Hardcastle Burton, United Kingdom: Exit policy
Hardcastle Burton is a small accountancy firm operating from the city of Royston in Hertfordshire county in the southeast of England. The company was previously part of a larger accountancy group in the region, but for several years has been operating as an independent firm, although maintaining some professional links with its former partner offices.
Currently, the firm employs seven employees. The company is led by a senior accountant and company director, who has two deputies, one of whom is a certified accountant. All of these employees are men. It also employs the services of another self-employed accountant. Moreover, the company employs three support staff, including two women and one man. The age profile of the staff group indicates that the workforce is ageing somewhat, with three employees aged over 50 years, including the company director.
With the exception of the self-employed team member, staff work on a full-time and permanent basis. Staff turnover is low, and most of the current employees have worked with the company for many years.
Over the years, the company has established a strong local reputation and has increased the volume of its business, despite mounting pressures on profitability and more consolidation in the industry. It is possible that some potential clients may consider a firm with one senior accountant as being too small to represent their needs, and that clients with audit fees of £5,000–£10,000 (€7,400–€14,800) may prefer to look for a larger firm. It is harder for the company to cover its costs with the types of client fees it attracts. Moreover, new regulations are apparently making it more difficult for smaller accountancy firms to operate.
However, another possible view is that this type of company – a small firm, operating in a niche market and offering a personalised service – gives the company a competitive advantage, which needs to be sustained for the future. Hardcastle Burton and similar companies are more able to provide an understanding and open response to clients’ needs than a larger firm, by offering a more personalised service.
Moreover, the staff group feels a strong emotional attachment to the company as it is a small firm and they have worked there for a number of years. The employees at Hardcastle Burton are not members of a union.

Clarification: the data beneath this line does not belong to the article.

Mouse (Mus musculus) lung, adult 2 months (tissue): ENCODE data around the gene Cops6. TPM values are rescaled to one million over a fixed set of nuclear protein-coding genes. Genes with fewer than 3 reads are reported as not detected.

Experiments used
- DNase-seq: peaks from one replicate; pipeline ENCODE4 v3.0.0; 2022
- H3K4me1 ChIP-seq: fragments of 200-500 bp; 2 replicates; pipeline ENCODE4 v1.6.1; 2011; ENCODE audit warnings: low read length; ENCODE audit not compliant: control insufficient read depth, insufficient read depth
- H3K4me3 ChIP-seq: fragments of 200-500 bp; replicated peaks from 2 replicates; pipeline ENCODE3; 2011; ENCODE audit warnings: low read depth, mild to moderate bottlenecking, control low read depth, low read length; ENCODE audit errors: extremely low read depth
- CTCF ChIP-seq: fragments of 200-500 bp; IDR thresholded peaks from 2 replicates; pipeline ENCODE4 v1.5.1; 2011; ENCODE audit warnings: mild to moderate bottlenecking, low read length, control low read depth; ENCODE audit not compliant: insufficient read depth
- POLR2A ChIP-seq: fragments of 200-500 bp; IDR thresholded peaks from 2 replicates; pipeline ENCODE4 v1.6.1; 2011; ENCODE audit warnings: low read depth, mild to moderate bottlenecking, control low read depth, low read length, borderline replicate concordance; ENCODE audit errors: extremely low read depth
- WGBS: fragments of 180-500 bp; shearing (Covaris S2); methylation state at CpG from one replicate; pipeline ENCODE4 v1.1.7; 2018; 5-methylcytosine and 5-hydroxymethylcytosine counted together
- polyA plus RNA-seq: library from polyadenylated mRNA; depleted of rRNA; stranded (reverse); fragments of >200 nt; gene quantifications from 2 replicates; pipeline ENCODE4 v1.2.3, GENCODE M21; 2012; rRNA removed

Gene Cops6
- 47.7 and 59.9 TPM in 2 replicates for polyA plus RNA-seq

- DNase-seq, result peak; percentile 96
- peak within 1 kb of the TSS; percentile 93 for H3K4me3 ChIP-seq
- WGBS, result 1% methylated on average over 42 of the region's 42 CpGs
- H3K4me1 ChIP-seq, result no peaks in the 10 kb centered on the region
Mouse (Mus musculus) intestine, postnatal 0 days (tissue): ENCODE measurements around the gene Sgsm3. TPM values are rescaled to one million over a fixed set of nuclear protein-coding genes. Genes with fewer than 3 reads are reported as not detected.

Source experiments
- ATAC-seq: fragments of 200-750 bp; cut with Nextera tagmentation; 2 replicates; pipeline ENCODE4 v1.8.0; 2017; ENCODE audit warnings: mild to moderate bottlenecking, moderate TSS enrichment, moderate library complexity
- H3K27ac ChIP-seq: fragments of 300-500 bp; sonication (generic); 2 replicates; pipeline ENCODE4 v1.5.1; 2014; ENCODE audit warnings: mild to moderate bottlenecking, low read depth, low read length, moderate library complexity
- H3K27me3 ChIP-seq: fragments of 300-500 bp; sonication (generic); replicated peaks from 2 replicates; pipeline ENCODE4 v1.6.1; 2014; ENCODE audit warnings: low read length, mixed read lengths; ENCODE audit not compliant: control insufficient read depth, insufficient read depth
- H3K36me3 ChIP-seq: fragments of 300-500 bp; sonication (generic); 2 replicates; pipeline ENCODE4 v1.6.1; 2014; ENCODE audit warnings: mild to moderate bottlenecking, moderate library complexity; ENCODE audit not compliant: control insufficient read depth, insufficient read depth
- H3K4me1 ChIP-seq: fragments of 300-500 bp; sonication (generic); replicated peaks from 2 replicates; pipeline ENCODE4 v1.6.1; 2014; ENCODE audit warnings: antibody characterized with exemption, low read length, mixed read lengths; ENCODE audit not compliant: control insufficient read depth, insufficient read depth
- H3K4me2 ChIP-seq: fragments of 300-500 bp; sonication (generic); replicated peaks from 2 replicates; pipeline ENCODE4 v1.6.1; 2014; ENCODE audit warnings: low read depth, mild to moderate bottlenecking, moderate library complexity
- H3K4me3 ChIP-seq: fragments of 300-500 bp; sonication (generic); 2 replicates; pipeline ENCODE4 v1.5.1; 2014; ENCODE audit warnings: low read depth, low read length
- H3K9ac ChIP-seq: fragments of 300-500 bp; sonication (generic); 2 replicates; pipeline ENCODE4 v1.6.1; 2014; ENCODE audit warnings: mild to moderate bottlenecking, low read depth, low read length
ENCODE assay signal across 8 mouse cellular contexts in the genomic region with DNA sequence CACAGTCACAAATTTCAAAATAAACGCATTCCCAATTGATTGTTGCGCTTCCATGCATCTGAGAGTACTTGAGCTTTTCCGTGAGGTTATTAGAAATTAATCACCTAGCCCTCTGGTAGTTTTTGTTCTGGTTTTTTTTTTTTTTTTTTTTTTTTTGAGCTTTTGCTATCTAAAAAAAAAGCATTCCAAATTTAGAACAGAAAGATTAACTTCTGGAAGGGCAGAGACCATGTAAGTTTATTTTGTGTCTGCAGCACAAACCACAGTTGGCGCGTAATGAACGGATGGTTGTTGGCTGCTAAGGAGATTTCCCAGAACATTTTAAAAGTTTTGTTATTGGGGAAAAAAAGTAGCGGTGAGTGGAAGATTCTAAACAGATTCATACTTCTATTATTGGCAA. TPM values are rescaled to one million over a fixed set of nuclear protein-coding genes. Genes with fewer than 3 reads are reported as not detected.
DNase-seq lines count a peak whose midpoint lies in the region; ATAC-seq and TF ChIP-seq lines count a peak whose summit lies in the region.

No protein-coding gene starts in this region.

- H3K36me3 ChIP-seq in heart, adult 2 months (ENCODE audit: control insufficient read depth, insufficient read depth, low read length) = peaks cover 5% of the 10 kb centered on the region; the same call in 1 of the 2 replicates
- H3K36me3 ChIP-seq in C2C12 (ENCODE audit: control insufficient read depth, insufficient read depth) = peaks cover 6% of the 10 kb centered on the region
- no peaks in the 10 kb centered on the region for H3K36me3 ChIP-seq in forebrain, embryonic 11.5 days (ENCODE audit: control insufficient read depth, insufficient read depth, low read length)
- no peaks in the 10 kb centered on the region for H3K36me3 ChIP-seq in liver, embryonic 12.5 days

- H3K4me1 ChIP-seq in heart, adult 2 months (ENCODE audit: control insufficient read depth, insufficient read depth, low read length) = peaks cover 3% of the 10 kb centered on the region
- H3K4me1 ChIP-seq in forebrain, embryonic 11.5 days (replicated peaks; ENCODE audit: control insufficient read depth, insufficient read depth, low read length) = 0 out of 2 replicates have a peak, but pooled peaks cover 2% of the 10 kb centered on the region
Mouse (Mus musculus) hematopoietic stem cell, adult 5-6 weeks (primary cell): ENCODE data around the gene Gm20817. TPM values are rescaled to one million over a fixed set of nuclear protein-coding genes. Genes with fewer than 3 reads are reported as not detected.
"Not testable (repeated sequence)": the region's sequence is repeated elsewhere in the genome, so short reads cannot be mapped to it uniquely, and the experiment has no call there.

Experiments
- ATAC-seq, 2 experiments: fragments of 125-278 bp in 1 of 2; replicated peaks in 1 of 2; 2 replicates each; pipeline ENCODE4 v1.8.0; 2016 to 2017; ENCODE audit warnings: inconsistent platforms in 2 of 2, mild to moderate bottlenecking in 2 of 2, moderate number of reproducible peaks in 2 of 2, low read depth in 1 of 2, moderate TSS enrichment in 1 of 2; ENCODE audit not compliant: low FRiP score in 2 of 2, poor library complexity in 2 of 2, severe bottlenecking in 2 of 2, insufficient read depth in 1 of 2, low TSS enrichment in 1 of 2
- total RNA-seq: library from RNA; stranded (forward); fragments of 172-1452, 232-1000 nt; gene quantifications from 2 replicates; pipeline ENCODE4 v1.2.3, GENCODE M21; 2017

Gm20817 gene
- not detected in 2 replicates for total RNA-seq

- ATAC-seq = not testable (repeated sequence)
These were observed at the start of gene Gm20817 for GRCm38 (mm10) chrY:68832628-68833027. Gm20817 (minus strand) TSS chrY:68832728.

The original initiative
The inevitable retirement of the current company director and his replacement has been an issue of concern for a number of years. Attempts to find a replacement director have been unsuccessful; as it will take some time for a new company director to settle into the role, the issue has become critical, raising questions about the future of the company in its present form. This has led to some uncertainty among the staff and to concerns about their own futures.
After learning of the existence of a research project being undertaken by the University of Cambridge and funded by the European Social Fund (ESF), the opportunity arose to invite the research team to work with the company. The aim of this initiative was to explore issues of concern among the staff members in relation to their own careers and retirement options, and to present recommendations to the company and its staff. Interviews were conducted among the majority of the Hardcastle Burton team members in February 2006 and covered issues such as careers, retirement, succession planning and the future of the company. The research group identified a range of issues facing the company and gathered a considerable amount of information on staff members’ perceptions of the company and of their own careers. The research findings were condensed into a report and presented for discussion at a structured feedback meeting with the entire staff group, which was facilitated by a member of the University of Cambridge team.
While the staff viewed the company favourably, some significant issues arose in their feedback. The high proportion of long-term staff was cited as a factor that could cause the company to become ‘stuck in its ways’, making the organisational structure difficult to change. Younger staff members had generally less clear career goals than their older colleagues, although older employees expressed a sense of uncertainty about their future. Among those approaching the retirement age, a phased transition to retirement was cited as the preferred option rather than taking early retirement. Financial preparedness for retirement was found to be varied among the staff. The issue of the current director’s succession was raised as a critical concern. Going forward, the staff members felt that the company needed to consider how it would retain its capabilities by planning ahead for different aspects of the business and the succession.
Good practice today
Feedback from this research project has been positive for the company. The opportunity to contribute to mapping the future of the company was welcomed by the staff group. In particular, the feedback meeting was viewed as a useful opportunity for a facilitated and non-threatening discussion on issues of concern and for planning a way forward for the company and its staff. Moreover, staff have also had the opportunity to reflect on their own career plans and aspirations. Since the original intervention by the Cambridge research team, one of the junior accountants in the organisation has agreed to take on a significantly greater management role in the company, with a view to taking over as company director at some point in the medium term, allowing the current director to gradually wind down. Other team members have also considered their work and life options, and one worker has decided to consider a major career change.